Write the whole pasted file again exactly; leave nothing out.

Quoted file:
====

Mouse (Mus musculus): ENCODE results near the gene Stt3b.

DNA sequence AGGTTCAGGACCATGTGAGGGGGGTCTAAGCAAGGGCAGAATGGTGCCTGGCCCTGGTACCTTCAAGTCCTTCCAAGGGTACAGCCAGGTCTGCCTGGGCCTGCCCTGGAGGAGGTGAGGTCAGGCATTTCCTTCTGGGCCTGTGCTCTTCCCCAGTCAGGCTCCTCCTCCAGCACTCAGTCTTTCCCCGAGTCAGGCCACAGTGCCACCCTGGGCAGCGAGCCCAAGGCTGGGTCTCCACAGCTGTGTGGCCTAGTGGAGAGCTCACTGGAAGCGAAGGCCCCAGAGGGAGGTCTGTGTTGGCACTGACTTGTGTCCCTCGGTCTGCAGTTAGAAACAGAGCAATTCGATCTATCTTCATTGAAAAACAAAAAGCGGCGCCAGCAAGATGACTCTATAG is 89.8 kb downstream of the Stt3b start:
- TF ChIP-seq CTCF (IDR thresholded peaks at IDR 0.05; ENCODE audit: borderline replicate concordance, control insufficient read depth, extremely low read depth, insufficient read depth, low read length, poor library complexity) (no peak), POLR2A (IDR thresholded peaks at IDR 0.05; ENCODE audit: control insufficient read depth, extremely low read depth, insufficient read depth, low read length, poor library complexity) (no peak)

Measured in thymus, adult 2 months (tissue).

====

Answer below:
Mouse (Mus musculus): ENCODE results near the gene Stt3b.

DNA sequence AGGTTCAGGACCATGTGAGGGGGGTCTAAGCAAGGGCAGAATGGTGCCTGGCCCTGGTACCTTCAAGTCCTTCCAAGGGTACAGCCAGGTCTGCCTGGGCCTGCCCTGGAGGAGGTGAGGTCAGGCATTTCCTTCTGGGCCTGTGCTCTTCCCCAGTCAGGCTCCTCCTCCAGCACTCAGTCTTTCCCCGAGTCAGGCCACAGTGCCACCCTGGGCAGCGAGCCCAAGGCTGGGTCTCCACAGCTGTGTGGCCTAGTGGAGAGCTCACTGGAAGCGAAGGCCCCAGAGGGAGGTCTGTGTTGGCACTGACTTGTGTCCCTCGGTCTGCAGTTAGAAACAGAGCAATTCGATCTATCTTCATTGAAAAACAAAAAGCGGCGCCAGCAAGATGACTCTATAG is 89.8 kb downstream of the Stt3b start:
- TF ChIP-seq CTCF (IDR thresholded peaks at IDR 0.05; ENCODE audit: borderline replicate concordance, control insufficient read depth, extremely low read depth, insufficient read depth, low read length, poor library complexity) (no peak), POLR2A (IDR thresholded peaks at IDR 0.05; ENCODE audit: control insufficient read depth, extremely low read depth, insufficient read depth, low read length, poor library complexity) (no peak)

Measured in thymus, adult 2 months (tissue).